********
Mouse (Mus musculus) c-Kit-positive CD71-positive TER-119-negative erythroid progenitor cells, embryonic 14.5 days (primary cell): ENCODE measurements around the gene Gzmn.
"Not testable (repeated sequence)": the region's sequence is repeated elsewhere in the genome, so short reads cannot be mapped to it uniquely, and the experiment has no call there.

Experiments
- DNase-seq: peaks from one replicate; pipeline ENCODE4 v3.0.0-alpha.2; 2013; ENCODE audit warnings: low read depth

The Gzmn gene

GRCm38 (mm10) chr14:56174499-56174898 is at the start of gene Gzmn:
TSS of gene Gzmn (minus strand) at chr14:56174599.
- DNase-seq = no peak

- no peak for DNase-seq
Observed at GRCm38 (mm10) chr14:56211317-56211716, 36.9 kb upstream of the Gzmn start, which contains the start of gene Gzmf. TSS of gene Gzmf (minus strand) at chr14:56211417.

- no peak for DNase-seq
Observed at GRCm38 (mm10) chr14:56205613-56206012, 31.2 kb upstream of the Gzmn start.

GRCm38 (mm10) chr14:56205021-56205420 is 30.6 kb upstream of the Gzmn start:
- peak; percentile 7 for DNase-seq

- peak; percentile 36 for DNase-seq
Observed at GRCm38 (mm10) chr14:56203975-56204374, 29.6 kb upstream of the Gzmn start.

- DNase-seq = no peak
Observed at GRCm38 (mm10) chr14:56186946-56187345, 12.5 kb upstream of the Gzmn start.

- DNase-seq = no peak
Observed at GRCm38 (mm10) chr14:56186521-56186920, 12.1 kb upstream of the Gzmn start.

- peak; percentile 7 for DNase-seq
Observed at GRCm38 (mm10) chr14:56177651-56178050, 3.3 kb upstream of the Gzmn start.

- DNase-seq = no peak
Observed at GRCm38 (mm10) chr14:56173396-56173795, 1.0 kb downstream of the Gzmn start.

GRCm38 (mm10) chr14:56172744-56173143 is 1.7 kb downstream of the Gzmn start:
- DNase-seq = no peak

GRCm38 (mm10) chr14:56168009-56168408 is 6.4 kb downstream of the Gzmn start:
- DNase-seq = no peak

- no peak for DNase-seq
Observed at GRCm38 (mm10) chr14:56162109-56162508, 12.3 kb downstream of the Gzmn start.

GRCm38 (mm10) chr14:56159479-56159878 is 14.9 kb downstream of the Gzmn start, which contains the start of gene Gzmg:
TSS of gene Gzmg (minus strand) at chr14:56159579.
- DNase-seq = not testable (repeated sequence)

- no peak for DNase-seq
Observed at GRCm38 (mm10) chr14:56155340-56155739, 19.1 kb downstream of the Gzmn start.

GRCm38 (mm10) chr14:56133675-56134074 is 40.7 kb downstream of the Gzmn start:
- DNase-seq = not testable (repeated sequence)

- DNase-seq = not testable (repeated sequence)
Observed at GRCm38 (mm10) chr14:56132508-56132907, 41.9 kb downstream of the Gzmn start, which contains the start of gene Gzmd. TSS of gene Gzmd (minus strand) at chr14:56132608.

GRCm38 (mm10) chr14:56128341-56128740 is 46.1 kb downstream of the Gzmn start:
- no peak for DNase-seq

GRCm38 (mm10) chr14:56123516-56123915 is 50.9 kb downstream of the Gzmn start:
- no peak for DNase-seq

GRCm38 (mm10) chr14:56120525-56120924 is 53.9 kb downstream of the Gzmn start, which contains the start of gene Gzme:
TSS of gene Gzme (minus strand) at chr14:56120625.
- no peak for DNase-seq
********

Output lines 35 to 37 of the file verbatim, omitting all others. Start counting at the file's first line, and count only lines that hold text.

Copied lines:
Observed at GRCm38 (mm10) chr14:56155340-56155739, 19.1 kb downstream of the Gzmn start.

GRCm38 (mm10) chr14:56133675-56134074 is 40.7 kb downstream of the Gzmn start:
- DNase-seq = not testable (repeated sequence)